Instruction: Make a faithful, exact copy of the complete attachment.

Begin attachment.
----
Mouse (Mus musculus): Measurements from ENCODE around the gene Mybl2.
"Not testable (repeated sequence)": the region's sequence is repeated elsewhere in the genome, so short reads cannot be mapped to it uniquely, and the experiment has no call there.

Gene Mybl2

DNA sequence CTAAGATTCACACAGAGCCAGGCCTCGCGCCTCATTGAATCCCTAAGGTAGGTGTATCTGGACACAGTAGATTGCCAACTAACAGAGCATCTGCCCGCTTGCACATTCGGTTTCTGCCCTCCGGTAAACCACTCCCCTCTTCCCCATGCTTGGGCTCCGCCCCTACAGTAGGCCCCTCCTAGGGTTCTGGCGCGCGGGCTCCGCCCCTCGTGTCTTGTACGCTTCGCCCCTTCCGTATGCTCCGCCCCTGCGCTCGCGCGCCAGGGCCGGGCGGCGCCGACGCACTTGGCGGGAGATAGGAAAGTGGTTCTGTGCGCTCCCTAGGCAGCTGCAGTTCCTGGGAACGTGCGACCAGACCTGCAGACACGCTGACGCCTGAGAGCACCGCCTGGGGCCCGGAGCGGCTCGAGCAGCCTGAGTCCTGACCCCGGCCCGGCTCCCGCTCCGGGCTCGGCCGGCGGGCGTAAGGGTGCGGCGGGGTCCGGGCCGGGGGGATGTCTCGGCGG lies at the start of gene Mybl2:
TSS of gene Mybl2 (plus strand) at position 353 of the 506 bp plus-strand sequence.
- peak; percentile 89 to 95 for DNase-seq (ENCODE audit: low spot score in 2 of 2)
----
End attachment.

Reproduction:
Mouse (Mus musculus): Measurements from ENCODE around the gene Mybl2.
"Not testable (repeated sequence)": the region's sequence is repeated elsewhere in the genome, so short reads cannot be mapped to it uniquely, and the experiment has no call there.

Gene Mybl2

DNA sequence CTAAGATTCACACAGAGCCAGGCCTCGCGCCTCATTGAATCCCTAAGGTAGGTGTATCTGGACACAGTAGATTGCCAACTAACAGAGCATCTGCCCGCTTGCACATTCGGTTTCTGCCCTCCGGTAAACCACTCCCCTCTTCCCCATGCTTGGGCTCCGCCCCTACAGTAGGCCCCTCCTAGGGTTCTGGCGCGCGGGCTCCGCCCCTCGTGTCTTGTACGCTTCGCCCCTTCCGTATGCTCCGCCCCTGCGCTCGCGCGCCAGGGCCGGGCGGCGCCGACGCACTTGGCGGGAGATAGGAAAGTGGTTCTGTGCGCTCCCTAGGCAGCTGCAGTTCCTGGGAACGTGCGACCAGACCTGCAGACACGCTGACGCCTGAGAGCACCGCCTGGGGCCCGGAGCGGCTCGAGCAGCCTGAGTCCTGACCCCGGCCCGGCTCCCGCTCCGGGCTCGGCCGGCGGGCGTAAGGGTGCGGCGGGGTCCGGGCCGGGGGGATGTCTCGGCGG lies at the start of gene Mybl2:
TSS of gene Mybl2 (plus strand) at position 353 of the 506 bp plus-strand sequence.
- peak; percentile 89 to 95 for DNase-seq (ENCODE audit: low spot score in 2 of 2)